Tribune News Service
Newsfeatures Budget for Tuesday, January 14, 2020
Updated at 4:30 a.m. EST (0930 UTC).
Additional news stories appear on the MCT-NEWS-BJT.
This budget is now available at TribuneNewsService.com, with direct links to stories and art. See details at the end of the budget.
^To this man, Islamic State's ideology 'just made sense.' Now, he rejects extremism<
ISLAMICSTATE-SYMPATHIZER:LA _ On a rainy morning, Imran Rabbani returned to the Essex County Juvenile Detention Center so he could reunite with his former keepers.
Four years before, Rabbani had arrived at the facility in shackles after being swept up in an Islamic State-inspired plot to set off a pressure-cooker bomb in New York. He was 17.
Now, just starting his third semester at New York University, the 22-year-old Rabbani wanted to give thanks to the people who guided him away from Islamist extremism. As he waited in the library last summer, glancing at books that had proved crucial to his transformation, the room slowly filled with city officials, staff and guards.
2550 by Melissa Etehad in Newark, N.J. MOVED
^SPECIAL REPORT: A DECADE OF AFTERSHOCKS IN HAITI<
On Jan. 12, 2010, Haiti was struck by a massive earthquake. The disaster claimed 316,000 lives, left 1.5 million homeless and another 1.5 million injured. The Miami Herald, in partnership with the Pulitzer Center on Crisis Reporting, examines the aid and rebuilding over the past decade.
^10 years after Haiti's earthquake: A decade of aftershocks and unkept promises<
HAITI-QUAKE-10YEARS:MI _ For nearly three years after the Jan. 12, 2010, earthquake, Haiti's main public square was a densely crowded tent city packed with makeshift huts made from cardboard, plywood and bedsheets in the shadow of a ruined presidential palace.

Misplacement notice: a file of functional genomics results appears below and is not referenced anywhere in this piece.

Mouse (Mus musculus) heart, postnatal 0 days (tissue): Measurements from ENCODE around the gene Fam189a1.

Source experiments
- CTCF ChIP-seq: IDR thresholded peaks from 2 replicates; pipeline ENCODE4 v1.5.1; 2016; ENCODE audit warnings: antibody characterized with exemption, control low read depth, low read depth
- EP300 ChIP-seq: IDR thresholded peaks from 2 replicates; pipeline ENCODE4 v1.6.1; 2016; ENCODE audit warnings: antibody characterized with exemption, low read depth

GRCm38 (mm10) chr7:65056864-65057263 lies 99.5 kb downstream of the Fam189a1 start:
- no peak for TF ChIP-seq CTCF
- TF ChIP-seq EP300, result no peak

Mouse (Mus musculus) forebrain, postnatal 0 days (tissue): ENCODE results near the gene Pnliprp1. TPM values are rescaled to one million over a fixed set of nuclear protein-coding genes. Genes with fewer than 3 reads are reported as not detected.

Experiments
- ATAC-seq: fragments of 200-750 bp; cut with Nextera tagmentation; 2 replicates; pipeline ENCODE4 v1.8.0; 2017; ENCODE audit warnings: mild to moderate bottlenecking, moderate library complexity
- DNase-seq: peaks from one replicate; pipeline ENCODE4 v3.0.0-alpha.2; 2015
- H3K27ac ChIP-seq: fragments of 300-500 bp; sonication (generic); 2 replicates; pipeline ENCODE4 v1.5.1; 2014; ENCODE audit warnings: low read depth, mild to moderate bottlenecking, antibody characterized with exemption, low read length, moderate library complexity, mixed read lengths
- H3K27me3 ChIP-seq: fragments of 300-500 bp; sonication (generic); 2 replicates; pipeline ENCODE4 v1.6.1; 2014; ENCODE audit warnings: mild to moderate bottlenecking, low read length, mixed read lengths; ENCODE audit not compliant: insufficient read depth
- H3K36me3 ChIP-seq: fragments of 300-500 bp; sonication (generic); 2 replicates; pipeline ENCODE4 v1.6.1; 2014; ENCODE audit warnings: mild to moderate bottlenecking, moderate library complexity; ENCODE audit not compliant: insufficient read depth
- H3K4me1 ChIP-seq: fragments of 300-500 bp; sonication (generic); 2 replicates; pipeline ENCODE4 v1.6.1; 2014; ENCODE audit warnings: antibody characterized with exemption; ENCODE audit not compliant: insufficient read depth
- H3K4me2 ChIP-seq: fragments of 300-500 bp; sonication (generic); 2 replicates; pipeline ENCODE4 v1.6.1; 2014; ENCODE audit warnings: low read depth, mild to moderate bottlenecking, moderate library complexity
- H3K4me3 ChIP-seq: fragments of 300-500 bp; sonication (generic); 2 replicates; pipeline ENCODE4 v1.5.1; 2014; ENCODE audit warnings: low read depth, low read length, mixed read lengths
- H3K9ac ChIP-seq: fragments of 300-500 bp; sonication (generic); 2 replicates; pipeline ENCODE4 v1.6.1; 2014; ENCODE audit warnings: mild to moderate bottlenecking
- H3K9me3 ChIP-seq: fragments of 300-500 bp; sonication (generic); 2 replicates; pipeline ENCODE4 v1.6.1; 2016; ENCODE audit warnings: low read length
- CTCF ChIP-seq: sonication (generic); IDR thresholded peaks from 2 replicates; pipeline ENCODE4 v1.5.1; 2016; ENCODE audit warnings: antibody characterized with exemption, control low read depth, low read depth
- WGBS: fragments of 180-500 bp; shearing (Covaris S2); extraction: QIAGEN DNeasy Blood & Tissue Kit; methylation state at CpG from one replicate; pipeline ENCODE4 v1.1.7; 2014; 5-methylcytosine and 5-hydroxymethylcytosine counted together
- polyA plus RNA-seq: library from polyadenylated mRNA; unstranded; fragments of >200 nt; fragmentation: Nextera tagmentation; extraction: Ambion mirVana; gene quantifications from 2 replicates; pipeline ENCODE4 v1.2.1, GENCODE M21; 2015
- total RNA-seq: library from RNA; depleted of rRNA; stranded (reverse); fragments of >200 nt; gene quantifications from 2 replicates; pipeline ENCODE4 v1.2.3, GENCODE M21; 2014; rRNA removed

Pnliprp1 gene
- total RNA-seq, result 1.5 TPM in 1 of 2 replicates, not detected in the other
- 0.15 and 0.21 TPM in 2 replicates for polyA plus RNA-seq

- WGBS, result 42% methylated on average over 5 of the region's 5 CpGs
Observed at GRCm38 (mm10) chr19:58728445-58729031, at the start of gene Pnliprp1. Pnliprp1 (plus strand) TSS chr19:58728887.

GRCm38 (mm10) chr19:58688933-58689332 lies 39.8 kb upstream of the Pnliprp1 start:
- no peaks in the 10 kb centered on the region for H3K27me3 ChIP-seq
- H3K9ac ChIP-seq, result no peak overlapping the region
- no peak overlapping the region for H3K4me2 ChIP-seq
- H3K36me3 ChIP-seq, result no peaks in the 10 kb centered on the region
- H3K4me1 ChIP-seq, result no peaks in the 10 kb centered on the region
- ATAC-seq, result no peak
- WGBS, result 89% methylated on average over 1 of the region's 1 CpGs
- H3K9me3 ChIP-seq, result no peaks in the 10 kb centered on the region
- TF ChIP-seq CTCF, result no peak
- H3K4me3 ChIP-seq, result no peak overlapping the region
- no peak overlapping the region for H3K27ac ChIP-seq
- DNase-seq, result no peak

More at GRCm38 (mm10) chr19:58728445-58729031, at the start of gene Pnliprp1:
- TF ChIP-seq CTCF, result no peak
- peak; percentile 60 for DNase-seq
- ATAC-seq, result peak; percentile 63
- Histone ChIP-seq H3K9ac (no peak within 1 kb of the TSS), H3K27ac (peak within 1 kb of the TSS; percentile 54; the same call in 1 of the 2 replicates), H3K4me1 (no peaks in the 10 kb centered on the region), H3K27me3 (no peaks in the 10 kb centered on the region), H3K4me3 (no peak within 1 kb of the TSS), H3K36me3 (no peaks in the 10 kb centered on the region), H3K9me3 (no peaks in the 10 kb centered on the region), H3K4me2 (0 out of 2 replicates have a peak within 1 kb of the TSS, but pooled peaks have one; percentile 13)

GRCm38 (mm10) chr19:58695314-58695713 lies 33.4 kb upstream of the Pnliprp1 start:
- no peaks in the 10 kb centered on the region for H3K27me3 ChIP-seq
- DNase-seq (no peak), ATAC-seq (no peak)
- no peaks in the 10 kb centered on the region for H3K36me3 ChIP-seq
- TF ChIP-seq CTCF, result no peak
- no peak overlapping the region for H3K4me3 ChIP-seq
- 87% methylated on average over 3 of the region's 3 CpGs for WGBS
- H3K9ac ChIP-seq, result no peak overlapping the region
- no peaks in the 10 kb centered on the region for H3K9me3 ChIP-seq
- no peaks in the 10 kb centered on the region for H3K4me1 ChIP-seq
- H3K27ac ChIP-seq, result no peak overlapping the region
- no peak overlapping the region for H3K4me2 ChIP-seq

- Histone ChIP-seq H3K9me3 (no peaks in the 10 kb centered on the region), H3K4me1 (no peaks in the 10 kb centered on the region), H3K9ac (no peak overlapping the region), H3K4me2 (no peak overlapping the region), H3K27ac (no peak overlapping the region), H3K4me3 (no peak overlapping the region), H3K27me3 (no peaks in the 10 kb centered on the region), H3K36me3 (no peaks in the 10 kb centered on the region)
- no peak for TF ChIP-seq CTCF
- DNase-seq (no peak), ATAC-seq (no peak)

Walk through the Champ de Mars today and the displaced survivors of the quake who once called it home are long gone _ replaced by ice cream vendors, novice student drivers and a new government administrative corridor in the center of the city.
As a disaster-prone Haiti marks the 10th anniversary of an unimaginable catastrophe, Haitians and the international community that pledged to help the country rebuild can point to a few signs of progress.
But a decade of political and economic aftershocks and billions of dollars in mismanaged and unaccounted-for aid have left the country struggling with its recovery, and no more ready today to withstand another massive tremor than it was the day the 7.0 magnitude quake struck.
3550 (with trims) by Jacqueline Charles in Port-au-Prince, Haiti. MOVED
^Iowa's small Latino population looms large in 2020 election<
^IOWA-LATINO-VOTERS:LA_< Bernie Sanders sounded awkwardly gringo in naming the Latino politician he thanked for introducing him, and he bungled the Spanish title of his own event, dropping the "con" from "Unidos con Bernie." Yet it only seemed to endear "Tio Bernie" to the Latino voters gathered in this Iowa town to see him.
In a state often criticized as too white to hold such political influence, Latinos are key to the coalition that Sanders is trying to assemble in his bid to win the Iowa caucuses that open the Democrats' presidential-nominating contest on Feb. 3.
1250 by Evan Halper in Muscatine, Iowa. MOVED
^Some states face political changes as newcomers arrive<
STATES-NEWCOMERS-POLITICS:SH _ Texas, Arizona and parts of the South are seeing the nation's largest population bumps _ and the people moving there from more liberal states may be feeding political change in those red-state conservative bastions.
As people from California and New York discover the South and Southwest, they're finding friendly people and lower costs but aren't sure how they'll fit in politically.
1350 (with trims) by Tim Henderson in Washington. MOVED
^Homeless Californians adapt to camp sweeps and 'the Caltrans Shuffle'<
CALIF-HOMELESS-SWEEPS:KHN _ It's 5 a.m., and the thermostat reads 44 degrees. Cars round the bend of an off-ramp of state Route 24 in northern Oakland, spraying bands of light across Norm Ciha and his neighbors. They wear headlamps so they can see in the dark as they gather their belongings: tents, clothes, cooking gear, carts piled with blankets, children's shoes and, in one case, a set of golf clubs.
Shredder, Ciha's dog, takes a treat and then lets it fall from his mouth. He whines as Ciha walks away with a camping mattress. "I can leave him all day in the tent and he's fine, but he freaks out every time we have to move," Ciha said.
Every other week, the residents of this thin slice of state-owned land just off the freeway pack up their possessions and move to another empty lot nearby that they aren't quite sure who owns. They do it in anticipation of the routine homeless sweeps ordered by the California agency that has jurisdiction over the state's highways and exit ramps.
1550 by Anna Maria Barry-Jester in Oakland, Calif. MOVED
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